We now know that 1-in-5 nonprofits do voter engagement work — but that number could be even higher! Foundations, both public and private, can play a key role in creating space for even more nonprofits across the nation to do voter engagement.

Foundations can use their communications channels to uplift voter engagement at nonprofits. Foundations can sponsor, host, or promote trainings for their grantees on staying nonpartisan, doing voter registration, and more. Foundations can use less restrictive grant agreements or including voter engagement questions in their RFPs. Foundations can also directly fund nonpartisan voter engagement, though private foundations have special restrictions around funding registration drives.

For more, see these toolkits, created in conjunction with Council on Foundations and Independent Sector, to guide foundations — private and public — on their road to fostering a more inclusive democracy.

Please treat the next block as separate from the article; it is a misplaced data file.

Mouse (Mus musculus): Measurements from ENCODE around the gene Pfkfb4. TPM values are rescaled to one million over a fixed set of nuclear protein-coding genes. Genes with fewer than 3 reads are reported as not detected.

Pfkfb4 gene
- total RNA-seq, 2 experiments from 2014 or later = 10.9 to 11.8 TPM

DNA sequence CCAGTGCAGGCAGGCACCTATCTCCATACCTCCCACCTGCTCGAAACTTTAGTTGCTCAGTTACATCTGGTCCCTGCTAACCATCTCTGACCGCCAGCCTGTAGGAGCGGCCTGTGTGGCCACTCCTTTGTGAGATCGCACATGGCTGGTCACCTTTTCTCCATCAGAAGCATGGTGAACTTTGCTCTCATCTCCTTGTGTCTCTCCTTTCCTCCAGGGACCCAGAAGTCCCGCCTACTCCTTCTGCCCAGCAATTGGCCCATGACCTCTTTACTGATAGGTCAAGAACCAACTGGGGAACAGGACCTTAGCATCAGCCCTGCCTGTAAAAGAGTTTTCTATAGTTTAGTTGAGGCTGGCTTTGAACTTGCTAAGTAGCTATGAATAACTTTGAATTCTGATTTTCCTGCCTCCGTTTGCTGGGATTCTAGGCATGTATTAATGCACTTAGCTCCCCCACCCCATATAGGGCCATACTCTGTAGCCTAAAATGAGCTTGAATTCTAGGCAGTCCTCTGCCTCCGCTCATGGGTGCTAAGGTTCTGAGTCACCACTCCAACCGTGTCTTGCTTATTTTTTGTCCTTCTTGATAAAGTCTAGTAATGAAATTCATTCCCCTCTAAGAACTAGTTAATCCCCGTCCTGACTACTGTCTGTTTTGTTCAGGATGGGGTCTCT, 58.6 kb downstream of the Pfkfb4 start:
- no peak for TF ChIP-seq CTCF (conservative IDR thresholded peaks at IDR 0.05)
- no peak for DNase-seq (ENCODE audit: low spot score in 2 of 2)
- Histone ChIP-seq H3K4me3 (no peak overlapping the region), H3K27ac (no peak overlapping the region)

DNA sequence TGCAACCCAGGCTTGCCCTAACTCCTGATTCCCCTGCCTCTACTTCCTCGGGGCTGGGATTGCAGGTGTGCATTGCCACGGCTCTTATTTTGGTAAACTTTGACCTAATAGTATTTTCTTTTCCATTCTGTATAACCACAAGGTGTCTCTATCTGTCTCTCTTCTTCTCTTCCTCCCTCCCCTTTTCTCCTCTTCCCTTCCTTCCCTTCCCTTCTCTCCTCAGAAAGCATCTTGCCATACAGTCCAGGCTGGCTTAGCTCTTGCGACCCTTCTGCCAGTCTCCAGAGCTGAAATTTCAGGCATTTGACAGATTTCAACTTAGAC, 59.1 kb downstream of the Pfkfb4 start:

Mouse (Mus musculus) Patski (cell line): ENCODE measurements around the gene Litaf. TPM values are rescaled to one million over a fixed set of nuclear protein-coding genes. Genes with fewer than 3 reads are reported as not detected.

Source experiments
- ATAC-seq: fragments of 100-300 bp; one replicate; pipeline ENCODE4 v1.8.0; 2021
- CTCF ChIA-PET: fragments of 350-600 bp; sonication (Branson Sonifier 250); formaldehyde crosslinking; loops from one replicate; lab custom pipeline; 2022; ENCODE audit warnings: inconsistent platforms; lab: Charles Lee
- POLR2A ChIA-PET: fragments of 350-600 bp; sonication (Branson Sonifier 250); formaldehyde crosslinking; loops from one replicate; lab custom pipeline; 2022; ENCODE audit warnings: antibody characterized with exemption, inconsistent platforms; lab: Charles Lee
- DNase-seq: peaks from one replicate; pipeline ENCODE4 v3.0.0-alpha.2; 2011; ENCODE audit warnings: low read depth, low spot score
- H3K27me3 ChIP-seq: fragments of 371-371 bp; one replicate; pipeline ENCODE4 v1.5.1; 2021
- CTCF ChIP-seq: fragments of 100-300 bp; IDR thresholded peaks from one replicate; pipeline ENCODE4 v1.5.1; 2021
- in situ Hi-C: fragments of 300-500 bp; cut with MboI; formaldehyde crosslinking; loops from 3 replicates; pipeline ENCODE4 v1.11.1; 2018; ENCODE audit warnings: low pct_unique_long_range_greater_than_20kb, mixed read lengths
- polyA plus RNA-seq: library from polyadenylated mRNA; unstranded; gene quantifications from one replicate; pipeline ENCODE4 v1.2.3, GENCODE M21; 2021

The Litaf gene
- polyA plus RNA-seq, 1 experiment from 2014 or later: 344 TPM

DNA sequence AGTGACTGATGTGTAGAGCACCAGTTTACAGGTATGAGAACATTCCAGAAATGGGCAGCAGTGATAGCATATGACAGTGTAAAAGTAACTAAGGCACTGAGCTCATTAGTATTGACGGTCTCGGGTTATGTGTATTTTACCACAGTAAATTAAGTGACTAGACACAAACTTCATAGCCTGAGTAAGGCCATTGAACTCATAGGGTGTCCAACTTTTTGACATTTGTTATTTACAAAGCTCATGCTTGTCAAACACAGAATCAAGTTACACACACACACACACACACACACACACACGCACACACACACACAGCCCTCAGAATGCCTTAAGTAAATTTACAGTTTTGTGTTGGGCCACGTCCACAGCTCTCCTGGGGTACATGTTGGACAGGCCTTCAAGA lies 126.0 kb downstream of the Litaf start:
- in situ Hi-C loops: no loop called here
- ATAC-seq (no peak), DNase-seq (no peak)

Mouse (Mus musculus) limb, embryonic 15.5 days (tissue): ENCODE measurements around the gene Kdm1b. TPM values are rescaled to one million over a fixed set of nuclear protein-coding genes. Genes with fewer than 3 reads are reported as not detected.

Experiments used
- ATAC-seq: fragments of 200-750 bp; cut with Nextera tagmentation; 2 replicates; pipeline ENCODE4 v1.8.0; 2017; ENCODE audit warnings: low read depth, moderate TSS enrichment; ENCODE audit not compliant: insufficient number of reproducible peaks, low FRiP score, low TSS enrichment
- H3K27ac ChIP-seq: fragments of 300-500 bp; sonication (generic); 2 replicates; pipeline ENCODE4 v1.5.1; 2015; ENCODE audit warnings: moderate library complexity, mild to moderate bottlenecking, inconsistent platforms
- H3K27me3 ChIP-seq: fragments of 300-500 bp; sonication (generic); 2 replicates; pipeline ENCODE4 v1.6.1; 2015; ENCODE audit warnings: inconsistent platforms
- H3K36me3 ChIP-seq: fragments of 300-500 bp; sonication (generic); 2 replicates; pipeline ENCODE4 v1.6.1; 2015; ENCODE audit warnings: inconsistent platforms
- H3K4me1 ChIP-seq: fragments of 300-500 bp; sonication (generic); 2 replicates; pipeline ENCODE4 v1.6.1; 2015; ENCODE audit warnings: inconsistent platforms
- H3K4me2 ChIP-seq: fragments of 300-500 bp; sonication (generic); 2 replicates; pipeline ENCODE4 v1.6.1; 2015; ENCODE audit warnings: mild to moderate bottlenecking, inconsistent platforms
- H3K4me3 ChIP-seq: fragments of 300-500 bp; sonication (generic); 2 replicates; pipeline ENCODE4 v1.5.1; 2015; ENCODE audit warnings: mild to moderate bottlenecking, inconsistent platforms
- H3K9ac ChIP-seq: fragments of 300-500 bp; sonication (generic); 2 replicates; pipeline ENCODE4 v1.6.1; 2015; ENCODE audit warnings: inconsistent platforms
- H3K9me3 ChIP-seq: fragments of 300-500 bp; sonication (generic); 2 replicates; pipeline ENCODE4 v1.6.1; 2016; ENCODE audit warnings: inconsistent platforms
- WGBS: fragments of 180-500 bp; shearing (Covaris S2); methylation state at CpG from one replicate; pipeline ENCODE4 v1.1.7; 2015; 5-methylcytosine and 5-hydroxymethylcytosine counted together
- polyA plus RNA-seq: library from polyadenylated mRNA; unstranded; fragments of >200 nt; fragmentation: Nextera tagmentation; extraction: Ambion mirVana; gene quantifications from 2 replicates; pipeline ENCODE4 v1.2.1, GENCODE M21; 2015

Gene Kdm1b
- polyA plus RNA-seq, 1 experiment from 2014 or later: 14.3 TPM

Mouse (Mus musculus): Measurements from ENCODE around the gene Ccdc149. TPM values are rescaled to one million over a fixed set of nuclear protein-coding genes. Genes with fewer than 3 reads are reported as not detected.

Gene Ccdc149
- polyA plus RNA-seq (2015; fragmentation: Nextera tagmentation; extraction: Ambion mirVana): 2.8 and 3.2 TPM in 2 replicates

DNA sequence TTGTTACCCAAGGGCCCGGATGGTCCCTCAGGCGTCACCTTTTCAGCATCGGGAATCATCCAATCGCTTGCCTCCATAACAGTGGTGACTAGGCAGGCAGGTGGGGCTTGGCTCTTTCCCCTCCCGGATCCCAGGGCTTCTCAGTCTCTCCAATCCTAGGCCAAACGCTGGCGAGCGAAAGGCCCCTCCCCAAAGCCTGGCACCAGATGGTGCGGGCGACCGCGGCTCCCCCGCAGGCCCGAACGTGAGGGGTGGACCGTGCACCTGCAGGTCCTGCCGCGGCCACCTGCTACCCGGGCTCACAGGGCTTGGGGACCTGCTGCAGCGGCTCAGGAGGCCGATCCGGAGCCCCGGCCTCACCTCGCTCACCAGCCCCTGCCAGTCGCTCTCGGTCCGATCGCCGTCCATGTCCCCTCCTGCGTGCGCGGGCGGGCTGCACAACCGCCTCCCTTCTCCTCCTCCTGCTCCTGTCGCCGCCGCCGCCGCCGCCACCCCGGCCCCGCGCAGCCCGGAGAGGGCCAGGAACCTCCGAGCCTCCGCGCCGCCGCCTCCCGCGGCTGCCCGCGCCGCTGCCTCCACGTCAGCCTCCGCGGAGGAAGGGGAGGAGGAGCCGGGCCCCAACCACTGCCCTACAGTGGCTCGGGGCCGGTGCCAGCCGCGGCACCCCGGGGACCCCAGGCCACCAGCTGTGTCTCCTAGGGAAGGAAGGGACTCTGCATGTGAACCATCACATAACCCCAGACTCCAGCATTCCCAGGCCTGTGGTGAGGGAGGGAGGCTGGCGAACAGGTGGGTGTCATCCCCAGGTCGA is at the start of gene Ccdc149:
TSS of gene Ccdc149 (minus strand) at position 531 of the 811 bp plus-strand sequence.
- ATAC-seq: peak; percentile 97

There is strong data backing up the effectiveness of nonprofits doing nonpartisan voter engagement with the communities they serve. Studies like Nonprofit VOTE’s Nonprofit Power: Engaging Voters for a More Inclusive Democracy report show that nonprofits reach populations most likely to be overlooked by partisan campaigns and have a markedly positive impact on voter turnout with those they engage. Further, because nonprofits and community foundations are part of their communities’ fabric, their impact builds over time.